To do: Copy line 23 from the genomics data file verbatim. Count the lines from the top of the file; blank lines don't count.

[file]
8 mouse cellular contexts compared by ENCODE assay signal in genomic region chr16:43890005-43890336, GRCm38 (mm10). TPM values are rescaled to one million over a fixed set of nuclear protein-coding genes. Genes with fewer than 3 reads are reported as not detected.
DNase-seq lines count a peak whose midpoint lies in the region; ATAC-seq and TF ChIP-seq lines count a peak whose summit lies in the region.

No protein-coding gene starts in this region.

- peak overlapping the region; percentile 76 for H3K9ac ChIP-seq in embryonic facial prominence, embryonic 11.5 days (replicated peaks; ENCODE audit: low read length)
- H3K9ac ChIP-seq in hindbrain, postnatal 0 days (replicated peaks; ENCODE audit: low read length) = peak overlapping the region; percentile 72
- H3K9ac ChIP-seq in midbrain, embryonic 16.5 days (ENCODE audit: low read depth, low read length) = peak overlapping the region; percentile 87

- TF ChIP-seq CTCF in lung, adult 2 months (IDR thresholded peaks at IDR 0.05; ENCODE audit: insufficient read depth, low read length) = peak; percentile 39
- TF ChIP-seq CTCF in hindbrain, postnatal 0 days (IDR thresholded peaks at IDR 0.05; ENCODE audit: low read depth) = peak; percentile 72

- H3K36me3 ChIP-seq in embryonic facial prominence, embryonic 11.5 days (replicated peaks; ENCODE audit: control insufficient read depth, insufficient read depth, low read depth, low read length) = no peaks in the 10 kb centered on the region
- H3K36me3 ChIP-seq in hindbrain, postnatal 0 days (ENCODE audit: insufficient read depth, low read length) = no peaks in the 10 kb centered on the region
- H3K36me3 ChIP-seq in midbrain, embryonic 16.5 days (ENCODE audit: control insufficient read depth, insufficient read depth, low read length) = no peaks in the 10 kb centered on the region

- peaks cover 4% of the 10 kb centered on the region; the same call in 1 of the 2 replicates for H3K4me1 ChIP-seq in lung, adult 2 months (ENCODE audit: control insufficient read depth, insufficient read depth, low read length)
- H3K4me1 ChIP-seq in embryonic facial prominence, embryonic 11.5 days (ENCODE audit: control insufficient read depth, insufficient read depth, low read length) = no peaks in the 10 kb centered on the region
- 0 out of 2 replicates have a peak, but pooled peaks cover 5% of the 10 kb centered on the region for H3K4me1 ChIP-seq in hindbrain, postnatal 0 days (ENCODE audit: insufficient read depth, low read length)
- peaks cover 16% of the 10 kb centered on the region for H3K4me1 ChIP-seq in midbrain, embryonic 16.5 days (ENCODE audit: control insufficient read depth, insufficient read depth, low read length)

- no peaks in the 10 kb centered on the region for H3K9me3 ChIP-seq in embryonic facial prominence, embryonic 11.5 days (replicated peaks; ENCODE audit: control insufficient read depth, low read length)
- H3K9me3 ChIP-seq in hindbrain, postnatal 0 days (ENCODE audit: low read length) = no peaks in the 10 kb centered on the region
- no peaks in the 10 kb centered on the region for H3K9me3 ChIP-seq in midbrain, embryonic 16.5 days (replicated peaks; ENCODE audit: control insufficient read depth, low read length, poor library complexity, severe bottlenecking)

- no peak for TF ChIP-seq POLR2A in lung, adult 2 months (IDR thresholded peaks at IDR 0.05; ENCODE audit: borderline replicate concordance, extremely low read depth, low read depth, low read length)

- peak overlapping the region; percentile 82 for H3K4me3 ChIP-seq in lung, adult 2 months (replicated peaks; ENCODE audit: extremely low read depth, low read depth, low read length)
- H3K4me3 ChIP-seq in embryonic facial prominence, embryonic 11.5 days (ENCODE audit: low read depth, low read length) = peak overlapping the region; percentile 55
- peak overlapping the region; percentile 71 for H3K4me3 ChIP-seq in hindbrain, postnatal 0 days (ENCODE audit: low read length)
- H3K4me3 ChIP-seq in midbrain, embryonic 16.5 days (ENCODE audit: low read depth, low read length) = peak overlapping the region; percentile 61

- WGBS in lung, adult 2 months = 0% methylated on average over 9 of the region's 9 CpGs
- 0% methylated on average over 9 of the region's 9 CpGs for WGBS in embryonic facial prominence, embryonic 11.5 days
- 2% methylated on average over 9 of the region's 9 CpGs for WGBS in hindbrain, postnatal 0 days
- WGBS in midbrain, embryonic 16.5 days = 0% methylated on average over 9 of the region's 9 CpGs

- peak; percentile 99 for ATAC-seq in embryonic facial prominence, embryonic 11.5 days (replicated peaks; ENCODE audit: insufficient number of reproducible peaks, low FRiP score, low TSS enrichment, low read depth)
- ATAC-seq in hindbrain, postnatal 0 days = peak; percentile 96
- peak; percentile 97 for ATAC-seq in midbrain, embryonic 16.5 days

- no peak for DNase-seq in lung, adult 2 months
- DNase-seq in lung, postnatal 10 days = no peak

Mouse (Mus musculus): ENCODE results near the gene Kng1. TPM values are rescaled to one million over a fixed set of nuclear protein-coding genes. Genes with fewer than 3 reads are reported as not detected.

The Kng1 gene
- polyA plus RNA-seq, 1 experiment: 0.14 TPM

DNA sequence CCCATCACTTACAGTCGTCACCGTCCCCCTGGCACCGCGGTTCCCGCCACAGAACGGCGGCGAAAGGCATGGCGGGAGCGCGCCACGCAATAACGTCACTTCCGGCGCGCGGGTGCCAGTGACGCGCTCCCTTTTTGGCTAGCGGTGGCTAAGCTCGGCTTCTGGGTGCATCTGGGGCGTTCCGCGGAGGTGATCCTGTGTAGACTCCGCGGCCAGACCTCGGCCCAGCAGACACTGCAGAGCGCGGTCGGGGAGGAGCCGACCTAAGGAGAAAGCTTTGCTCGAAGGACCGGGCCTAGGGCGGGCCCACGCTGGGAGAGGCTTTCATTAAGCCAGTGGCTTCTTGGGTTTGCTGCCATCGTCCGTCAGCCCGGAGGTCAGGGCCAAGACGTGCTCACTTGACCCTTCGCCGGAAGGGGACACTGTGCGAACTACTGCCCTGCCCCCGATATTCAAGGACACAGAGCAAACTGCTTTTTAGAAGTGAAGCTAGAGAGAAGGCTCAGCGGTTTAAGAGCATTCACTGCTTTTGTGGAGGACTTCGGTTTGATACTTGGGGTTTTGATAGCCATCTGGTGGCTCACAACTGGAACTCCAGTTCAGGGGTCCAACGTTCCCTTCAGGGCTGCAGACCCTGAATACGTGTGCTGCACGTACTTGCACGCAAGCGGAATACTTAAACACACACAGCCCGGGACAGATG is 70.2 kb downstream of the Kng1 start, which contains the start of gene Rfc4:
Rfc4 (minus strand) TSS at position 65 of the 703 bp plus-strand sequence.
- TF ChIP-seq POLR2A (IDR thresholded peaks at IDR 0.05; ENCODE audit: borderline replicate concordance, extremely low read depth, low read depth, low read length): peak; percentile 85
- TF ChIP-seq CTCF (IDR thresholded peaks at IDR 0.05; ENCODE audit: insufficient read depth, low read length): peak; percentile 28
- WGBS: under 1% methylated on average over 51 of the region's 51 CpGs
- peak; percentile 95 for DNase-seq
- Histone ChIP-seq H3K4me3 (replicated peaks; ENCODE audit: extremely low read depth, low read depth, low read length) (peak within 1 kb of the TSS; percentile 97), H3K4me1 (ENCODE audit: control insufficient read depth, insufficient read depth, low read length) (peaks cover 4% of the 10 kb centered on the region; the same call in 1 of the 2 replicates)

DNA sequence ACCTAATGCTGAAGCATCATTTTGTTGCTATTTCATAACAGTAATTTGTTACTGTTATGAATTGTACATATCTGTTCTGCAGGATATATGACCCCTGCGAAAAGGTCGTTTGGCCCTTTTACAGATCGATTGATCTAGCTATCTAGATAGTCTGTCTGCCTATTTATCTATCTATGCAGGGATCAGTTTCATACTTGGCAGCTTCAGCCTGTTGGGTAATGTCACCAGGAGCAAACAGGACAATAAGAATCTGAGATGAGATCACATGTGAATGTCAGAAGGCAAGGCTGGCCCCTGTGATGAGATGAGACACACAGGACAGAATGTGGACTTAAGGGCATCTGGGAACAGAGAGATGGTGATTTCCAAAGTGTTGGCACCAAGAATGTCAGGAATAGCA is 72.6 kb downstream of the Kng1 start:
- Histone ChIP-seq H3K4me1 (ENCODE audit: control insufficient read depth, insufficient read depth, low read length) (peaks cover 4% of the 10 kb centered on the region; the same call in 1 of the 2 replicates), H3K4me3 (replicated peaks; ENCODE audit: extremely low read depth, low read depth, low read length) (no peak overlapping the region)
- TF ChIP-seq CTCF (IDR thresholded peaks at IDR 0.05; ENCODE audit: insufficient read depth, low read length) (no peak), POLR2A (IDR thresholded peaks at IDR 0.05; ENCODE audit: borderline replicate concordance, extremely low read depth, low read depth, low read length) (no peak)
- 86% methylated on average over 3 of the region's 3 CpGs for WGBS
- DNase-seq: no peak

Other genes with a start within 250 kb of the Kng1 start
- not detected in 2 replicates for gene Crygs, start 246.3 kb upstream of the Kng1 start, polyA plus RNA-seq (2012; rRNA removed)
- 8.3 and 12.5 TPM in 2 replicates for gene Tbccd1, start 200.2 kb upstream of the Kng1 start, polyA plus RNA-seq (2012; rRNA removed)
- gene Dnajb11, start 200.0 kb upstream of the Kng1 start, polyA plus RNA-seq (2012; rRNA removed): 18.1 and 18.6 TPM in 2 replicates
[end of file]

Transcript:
- H3K4me3 ChIP-seq in midbrain, embryonic 16.5 days (ENCODE audit: low read depth, low read length) = peak overlapping the region; percentile 61